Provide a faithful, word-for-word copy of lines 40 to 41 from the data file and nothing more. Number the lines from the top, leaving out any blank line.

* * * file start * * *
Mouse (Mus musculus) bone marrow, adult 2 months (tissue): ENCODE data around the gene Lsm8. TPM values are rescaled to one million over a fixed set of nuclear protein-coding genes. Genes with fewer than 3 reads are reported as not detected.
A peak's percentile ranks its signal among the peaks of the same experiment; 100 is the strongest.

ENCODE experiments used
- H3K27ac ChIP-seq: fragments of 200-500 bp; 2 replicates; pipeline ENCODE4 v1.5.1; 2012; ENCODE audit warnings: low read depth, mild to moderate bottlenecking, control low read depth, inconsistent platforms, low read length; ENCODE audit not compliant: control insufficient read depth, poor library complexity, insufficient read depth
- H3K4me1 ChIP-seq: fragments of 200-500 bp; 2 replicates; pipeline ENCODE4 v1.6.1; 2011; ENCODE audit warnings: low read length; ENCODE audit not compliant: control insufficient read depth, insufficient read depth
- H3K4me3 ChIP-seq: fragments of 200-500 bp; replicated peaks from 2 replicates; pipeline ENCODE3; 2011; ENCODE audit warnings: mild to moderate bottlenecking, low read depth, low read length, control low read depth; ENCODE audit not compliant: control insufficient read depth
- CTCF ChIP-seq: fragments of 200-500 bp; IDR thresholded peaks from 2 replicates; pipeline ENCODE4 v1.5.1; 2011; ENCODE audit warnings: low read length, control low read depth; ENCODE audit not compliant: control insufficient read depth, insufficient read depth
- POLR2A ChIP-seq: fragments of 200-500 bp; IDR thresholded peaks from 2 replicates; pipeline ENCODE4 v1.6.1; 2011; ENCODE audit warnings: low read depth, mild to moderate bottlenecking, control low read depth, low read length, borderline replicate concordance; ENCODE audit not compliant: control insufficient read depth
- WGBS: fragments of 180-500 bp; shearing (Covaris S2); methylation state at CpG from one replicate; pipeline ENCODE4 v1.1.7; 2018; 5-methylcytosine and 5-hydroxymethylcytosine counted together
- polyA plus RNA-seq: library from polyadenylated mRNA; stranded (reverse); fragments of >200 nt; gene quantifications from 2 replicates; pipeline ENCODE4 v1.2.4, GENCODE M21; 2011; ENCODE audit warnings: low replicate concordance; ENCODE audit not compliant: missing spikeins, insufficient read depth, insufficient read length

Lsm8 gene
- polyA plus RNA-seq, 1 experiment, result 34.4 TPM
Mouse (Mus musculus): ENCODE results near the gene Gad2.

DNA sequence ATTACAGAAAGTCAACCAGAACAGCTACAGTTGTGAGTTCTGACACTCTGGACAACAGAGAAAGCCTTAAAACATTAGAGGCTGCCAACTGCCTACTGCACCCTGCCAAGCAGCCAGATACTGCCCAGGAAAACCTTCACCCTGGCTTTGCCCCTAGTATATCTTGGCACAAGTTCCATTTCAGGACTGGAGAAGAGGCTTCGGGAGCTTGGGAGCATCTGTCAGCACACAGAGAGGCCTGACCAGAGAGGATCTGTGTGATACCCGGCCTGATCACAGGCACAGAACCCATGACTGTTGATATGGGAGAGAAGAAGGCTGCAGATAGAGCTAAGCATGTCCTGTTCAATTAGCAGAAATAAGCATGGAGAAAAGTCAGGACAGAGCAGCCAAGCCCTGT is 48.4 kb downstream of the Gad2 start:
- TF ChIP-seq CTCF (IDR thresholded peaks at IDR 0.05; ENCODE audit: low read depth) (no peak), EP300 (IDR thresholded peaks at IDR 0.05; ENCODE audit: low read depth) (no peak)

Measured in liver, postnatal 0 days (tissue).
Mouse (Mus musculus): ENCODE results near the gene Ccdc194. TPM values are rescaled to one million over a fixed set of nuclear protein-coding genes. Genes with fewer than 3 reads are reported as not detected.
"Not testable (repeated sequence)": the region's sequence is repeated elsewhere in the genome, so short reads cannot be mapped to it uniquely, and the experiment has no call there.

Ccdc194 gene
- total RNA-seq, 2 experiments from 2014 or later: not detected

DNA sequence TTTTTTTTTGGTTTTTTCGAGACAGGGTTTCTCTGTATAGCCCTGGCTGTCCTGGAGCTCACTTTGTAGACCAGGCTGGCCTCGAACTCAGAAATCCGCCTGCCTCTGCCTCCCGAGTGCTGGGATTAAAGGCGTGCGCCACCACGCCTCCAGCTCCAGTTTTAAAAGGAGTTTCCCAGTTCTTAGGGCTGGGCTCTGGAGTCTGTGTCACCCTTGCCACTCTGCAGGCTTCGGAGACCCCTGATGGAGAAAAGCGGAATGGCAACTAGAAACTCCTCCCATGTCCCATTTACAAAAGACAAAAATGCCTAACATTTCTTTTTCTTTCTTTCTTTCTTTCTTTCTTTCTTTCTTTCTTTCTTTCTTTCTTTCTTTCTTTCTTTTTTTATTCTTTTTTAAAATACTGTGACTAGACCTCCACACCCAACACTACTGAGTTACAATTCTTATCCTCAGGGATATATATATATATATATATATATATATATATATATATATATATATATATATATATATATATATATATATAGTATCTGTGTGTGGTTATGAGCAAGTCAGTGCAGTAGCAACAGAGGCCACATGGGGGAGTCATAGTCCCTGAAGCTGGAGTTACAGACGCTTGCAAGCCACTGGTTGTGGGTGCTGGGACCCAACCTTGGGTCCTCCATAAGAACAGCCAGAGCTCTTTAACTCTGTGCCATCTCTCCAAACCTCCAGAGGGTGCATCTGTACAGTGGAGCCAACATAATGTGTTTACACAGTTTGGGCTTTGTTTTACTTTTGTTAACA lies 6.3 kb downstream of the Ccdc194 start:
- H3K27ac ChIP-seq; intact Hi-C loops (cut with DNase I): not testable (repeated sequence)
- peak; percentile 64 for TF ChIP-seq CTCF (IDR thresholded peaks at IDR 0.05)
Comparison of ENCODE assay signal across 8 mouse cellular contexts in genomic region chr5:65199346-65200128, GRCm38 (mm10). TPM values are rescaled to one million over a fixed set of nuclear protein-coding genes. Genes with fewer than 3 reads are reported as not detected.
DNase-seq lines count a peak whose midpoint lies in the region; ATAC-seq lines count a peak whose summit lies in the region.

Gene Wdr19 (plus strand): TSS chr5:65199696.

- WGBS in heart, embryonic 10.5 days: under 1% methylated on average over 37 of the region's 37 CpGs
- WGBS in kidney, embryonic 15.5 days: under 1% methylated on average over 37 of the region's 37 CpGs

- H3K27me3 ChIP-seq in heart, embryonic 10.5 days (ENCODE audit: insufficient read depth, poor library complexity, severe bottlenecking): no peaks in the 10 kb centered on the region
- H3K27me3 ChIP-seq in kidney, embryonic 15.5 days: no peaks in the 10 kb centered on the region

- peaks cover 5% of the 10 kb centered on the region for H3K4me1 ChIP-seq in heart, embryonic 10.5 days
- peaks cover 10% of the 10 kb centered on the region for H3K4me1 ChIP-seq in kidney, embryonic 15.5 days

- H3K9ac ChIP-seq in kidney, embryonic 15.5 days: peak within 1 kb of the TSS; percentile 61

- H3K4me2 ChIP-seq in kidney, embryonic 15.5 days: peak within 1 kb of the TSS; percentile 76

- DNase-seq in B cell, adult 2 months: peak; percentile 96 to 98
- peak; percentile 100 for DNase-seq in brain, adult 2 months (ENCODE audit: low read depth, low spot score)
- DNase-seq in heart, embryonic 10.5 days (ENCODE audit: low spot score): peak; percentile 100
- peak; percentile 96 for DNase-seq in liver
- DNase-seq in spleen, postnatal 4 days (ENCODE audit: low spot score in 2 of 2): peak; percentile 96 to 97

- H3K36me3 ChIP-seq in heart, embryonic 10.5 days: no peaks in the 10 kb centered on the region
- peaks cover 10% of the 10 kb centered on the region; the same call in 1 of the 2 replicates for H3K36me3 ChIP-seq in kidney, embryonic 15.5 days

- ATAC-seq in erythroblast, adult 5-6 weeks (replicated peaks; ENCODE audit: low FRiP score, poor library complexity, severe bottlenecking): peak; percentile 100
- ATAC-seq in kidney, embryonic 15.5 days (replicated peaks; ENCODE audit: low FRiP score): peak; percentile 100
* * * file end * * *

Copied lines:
- H3K36me3 ChIP-seq in heart, embryonic 10.5 days: no peaks in the 10 kb centered on the region
- peaks cover 10% of the 10 kb centered on the region; the same call in 1 of the 2 replicates for H3K36me3 ChIP-seq in kidney, embryonic 15.5 days